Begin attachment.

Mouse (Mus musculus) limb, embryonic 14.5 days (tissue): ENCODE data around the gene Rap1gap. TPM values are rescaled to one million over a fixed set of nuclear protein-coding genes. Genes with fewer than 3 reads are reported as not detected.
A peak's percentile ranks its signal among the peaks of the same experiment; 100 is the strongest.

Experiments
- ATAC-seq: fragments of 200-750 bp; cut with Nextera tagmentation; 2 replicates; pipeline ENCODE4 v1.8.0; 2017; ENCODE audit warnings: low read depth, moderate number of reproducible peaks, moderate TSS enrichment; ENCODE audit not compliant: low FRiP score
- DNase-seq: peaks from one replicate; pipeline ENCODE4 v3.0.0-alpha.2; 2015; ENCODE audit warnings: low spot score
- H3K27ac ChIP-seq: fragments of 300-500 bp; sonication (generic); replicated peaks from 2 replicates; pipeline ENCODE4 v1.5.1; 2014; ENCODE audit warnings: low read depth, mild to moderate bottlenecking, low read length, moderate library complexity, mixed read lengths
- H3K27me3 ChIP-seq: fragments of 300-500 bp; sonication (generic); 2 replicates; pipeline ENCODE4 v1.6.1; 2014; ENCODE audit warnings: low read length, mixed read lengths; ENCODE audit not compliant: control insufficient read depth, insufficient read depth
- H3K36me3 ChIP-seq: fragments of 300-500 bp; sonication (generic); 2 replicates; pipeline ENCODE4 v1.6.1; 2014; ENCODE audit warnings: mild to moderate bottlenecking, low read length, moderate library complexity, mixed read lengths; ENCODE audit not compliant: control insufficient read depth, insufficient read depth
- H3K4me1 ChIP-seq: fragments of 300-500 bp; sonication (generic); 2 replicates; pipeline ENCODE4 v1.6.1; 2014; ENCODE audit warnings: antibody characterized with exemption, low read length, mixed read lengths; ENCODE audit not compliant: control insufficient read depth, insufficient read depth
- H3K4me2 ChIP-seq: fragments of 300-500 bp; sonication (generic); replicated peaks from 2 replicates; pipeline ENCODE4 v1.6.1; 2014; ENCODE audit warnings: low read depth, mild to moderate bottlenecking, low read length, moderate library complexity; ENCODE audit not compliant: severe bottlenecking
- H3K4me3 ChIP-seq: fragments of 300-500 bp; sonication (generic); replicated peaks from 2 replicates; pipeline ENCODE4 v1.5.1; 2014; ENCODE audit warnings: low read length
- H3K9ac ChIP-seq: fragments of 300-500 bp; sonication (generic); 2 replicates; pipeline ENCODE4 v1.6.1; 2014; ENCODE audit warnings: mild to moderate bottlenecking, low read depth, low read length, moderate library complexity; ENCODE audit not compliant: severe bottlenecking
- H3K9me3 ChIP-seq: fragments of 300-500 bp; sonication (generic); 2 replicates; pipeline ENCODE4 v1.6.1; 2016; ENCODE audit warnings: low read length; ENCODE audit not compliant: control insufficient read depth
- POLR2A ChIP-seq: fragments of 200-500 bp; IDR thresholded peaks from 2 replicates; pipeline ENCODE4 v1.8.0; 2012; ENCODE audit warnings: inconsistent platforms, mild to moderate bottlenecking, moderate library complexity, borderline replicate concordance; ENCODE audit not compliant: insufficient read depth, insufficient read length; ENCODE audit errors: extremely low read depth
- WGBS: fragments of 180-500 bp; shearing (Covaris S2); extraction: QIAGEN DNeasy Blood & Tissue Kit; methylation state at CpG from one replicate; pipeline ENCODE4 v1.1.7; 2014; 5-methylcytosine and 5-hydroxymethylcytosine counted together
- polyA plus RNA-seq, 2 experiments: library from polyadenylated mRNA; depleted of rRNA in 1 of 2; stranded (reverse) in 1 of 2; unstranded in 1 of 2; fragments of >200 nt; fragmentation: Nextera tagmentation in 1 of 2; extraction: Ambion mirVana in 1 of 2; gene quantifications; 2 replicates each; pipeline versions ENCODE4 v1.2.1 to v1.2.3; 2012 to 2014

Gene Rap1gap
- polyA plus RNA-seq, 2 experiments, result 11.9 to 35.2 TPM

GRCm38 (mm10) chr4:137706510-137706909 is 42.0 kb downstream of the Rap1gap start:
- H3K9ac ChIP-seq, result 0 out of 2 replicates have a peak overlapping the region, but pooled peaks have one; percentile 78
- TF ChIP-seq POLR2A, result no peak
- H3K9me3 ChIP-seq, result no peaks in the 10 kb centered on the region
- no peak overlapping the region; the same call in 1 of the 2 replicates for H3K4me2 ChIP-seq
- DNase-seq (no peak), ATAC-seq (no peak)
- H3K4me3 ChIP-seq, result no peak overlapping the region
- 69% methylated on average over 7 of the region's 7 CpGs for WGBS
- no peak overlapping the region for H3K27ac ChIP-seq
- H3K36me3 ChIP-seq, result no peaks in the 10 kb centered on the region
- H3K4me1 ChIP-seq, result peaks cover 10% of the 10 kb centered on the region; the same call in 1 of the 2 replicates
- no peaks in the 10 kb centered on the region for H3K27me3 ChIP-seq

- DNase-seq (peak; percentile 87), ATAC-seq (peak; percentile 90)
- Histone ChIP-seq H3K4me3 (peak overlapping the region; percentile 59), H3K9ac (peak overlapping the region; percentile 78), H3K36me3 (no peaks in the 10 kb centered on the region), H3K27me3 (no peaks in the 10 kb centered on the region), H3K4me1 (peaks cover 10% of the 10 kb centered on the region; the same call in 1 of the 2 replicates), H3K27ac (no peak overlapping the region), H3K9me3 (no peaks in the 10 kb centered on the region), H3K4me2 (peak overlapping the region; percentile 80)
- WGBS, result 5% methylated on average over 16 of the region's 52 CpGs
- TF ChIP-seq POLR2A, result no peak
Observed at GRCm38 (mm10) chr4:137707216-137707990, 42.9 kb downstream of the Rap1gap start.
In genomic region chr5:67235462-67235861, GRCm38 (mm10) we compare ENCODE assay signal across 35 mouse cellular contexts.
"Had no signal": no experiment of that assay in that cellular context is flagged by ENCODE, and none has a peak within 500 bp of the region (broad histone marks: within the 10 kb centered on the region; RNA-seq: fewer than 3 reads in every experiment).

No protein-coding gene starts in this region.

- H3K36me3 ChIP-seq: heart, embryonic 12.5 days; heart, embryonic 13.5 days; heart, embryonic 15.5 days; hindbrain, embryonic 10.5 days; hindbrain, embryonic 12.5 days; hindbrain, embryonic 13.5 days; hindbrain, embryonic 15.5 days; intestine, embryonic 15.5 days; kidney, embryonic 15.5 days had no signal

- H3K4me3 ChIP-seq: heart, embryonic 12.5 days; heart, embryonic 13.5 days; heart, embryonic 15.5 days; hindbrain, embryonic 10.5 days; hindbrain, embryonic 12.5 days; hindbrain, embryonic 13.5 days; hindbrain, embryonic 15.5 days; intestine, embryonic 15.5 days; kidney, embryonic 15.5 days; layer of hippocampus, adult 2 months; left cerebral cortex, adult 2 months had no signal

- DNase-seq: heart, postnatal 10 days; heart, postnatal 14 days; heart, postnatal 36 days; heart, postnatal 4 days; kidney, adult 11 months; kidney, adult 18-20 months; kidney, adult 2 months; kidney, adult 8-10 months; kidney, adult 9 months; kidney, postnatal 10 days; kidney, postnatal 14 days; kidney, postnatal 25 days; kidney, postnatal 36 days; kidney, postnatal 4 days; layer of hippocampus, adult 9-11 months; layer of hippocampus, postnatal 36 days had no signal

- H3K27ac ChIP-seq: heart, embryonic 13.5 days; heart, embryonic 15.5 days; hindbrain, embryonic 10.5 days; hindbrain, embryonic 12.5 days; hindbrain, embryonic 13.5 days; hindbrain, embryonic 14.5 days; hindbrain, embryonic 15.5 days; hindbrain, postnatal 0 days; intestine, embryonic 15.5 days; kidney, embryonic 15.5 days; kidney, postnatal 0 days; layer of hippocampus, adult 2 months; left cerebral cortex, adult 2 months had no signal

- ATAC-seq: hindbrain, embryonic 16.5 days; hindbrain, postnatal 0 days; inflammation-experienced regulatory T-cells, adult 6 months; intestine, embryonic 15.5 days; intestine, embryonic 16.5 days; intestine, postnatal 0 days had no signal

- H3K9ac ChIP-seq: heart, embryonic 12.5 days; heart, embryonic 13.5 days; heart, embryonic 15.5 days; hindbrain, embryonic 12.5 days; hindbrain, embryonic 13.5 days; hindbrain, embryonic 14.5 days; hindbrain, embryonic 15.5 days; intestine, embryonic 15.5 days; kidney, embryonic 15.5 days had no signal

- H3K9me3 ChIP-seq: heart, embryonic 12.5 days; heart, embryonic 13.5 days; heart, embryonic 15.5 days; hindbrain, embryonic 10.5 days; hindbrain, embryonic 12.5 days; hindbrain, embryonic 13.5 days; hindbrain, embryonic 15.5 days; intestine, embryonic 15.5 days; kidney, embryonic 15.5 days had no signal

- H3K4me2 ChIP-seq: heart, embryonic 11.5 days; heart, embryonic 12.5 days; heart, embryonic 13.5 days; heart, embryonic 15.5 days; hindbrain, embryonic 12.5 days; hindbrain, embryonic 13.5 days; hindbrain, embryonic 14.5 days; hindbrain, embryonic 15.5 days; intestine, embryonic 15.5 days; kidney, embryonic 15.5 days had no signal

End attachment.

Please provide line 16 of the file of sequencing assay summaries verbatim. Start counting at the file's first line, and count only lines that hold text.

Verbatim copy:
- polyA plus RNA-seq, 2 experiments: library from polyadenylated mRNA; depleted of rRNA in 1 of 2; stranded (reverse) in 1 of 2; unstranded in 1 of 2; fragments of >200 nt; fragmentation: Nextera tagmentation in 1 of 2; extraction: Ambion mirVana in 1 of 2; gene quantifications; 2 replicates each; pipeline versions ENCODE4 v1.2.1 to v1.2.3; 2012 to 2014